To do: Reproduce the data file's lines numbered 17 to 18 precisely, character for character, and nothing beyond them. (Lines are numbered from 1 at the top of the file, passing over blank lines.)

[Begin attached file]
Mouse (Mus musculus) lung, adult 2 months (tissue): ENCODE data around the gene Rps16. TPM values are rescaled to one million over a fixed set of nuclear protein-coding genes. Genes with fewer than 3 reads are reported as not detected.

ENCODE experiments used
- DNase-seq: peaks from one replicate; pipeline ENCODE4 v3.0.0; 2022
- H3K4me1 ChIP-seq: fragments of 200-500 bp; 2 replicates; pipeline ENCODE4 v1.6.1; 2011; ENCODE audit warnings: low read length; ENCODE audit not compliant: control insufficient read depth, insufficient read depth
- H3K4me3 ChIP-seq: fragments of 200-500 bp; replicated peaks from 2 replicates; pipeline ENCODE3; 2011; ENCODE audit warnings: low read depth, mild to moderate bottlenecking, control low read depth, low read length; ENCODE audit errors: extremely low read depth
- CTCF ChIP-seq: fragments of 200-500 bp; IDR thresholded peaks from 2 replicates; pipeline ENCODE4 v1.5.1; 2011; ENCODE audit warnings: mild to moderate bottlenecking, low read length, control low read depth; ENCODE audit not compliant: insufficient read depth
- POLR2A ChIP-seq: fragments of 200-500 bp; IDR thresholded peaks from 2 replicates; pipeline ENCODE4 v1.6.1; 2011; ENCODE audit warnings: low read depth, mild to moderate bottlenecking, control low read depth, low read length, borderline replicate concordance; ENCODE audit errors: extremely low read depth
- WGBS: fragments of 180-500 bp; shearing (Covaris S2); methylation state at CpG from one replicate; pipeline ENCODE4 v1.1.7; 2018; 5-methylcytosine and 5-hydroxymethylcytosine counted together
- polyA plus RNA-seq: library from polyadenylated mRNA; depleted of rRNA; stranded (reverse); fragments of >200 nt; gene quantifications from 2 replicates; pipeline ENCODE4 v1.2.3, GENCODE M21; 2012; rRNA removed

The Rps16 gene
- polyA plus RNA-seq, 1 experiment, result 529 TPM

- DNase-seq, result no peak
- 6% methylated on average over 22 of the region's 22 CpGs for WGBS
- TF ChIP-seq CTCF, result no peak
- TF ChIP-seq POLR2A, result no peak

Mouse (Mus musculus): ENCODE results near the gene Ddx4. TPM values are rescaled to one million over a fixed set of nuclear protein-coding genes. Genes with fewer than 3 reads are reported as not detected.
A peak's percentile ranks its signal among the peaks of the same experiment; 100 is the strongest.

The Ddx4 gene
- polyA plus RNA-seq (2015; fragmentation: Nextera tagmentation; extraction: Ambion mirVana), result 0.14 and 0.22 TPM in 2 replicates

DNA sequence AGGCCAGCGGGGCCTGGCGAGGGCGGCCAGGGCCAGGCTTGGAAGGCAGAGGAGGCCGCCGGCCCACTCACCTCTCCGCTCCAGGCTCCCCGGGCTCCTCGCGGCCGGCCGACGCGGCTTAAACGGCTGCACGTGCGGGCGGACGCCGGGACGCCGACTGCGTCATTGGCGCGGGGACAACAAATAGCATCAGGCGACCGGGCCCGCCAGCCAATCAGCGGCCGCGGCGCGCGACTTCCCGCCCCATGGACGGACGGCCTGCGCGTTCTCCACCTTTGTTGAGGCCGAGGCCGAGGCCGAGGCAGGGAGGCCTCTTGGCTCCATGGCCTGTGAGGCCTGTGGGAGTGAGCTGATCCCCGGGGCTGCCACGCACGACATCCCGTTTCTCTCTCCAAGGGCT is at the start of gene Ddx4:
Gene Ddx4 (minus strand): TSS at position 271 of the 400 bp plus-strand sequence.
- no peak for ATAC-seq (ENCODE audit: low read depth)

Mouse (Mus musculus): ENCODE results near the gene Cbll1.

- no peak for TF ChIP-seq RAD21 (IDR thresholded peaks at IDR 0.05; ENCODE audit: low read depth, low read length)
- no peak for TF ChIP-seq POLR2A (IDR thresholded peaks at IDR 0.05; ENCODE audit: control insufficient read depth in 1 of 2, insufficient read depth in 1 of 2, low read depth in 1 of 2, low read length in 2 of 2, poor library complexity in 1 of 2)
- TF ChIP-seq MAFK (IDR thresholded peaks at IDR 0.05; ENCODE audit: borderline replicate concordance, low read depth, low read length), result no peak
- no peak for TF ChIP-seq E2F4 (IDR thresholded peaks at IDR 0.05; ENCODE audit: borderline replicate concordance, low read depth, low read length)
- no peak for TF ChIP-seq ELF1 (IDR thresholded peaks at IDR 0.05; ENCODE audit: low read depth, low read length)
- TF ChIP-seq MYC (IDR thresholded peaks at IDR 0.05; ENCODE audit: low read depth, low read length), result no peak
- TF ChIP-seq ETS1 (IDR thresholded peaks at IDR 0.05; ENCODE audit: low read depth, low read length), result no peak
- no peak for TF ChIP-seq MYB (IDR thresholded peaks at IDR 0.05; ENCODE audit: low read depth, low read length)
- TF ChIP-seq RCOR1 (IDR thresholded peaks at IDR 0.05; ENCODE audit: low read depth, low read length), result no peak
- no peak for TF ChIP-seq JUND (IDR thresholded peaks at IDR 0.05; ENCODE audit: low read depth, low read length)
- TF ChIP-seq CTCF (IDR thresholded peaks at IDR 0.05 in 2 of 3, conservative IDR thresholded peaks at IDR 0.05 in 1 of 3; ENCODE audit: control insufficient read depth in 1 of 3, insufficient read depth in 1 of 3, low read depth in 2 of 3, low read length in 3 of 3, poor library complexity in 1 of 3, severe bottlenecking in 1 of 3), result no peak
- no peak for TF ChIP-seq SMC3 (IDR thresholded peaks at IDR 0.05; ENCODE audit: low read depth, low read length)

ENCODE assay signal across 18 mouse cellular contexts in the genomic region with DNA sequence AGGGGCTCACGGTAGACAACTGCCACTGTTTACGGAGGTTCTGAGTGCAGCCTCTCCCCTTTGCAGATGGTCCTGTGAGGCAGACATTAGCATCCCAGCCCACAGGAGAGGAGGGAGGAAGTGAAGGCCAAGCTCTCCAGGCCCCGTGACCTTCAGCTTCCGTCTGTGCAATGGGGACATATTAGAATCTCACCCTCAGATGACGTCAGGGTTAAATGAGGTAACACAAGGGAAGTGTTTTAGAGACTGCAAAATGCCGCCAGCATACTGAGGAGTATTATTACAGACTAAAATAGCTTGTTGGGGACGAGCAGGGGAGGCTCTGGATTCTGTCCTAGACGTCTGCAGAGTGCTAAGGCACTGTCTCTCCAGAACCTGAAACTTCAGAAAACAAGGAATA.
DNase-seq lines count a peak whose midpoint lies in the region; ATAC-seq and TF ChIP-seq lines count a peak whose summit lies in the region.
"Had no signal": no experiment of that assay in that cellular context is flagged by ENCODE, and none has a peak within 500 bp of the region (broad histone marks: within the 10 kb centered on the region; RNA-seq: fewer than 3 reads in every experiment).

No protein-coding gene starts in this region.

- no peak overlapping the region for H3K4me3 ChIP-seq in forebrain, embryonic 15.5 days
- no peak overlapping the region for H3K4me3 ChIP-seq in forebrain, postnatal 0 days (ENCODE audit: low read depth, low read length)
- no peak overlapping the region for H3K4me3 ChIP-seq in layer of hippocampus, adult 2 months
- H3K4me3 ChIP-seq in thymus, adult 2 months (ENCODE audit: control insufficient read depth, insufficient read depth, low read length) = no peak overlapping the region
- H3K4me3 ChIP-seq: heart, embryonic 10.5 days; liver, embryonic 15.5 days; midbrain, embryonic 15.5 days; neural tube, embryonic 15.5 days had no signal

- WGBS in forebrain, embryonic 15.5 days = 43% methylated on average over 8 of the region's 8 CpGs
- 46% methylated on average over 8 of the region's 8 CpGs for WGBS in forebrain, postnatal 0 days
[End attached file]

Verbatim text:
A peak's percentile ranks its signal among the peaks of the same experiment; 100 is the strongest.

The Ddx4 gene